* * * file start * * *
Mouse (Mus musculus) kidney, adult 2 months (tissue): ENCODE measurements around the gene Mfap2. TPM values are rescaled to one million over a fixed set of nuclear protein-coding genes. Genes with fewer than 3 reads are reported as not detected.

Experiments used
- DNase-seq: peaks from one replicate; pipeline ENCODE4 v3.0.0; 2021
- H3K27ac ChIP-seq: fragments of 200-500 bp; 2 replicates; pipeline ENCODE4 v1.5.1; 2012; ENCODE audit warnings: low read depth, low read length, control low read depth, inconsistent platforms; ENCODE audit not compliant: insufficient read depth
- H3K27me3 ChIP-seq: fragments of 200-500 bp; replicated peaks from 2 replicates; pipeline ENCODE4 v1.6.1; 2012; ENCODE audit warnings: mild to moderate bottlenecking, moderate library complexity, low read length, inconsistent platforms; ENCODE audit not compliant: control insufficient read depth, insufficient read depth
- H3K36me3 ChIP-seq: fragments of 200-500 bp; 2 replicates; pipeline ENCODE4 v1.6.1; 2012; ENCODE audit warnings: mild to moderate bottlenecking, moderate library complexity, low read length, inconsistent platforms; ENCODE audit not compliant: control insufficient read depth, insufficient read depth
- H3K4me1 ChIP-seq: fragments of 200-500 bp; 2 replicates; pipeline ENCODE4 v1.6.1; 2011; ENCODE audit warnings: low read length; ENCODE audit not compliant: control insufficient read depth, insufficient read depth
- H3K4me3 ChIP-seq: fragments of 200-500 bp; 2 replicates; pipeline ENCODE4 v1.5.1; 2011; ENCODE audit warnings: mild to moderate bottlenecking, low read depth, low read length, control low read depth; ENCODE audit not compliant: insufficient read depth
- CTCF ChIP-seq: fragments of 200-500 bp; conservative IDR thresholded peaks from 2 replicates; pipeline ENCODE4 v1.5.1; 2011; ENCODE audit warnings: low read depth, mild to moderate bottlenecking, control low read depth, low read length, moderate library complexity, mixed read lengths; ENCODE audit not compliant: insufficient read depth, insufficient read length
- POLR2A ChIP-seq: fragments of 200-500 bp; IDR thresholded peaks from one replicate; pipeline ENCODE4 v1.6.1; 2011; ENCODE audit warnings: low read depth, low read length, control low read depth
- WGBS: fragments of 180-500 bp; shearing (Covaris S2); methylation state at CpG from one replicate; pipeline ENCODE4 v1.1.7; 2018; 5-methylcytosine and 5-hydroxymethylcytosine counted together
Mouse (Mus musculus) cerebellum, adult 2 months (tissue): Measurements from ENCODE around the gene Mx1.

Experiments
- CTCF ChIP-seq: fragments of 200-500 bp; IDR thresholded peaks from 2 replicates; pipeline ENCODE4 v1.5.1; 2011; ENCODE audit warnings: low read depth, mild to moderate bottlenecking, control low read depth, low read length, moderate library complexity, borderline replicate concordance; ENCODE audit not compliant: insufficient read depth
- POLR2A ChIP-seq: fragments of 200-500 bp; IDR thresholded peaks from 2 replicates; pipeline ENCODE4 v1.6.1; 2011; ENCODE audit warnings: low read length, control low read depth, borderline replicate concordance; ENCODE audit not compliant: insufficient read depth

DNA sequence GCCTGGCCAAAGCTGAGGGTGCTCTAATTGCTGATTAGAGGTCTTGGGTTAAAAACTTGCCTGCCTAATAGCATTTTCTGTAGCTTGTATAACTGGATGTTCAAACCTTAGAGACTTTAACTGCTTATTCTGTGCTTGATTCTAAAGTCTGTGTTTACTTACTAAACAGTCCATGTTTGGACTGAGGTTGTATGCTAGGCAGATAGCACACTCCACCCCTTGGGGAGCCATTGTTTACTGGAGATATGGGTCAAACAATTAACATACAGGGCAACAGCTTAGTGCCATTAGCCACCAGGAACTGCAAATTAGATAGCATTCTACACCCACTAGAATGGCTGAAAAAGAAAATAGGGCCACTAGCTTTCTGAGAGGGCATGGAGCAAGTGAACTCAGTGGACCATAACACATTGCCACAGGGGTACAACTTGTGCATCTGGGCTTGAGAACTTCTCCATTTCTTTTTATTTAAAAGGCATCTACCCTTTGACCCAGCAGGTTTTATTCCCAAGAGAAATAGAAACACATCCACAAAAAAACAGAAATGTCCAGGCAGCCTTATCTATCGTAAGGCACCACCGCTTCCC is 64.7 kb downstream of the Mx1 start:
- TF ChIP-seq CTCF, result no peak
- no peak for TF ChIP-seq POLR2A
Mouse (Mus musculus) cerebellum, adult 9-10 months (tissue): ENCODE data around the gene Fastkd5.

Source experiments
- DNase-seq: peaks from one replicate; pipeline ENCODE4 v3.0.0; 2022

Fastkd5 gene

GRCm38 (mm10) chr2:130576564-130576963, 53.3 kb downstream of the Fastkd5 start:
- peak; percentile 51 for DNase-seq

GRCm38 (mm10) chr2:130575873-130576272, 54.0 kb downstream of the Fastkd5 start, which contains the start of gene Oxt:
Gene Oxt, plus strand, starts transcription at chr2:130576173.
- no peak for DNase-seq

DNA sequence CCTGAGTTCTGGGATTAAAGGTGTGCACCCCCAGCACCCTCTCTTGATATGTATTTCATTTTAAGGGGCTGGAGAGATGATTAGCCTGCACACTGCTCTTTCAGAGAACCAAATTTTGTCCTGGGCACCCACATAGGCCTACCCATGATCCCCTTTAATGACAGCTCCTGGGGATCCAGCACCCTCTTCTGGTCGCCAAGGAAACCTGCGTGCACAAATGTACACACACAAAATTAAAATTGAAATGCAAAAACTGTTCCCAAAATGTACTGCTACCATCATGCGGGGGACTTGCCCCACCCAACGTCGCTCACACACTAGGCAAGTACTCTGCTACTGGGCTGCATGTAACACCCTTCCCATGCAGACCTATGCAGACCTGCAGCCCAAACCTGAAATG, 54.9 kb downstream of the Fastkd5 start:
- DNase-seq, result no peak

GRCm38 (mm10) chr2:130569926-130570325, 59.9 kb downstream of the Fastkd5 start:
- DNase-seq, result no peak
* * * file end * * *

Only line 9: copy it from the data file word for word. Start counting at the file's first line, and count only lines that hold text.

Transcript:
- CTCF ChIP-seq: fragments of 200-500 bp; conservative IDR thresholded peaks from 2 replicates; pipeline ENCODE4 v1.5.1; 2011; ENCODE audit warnings: low read depth, mild to moderate bottlenecking, control low read depth, low read length, moderate library complexity, mixed read lengths; ENCODE audit not compliant: insufficient read depth, insufficient read length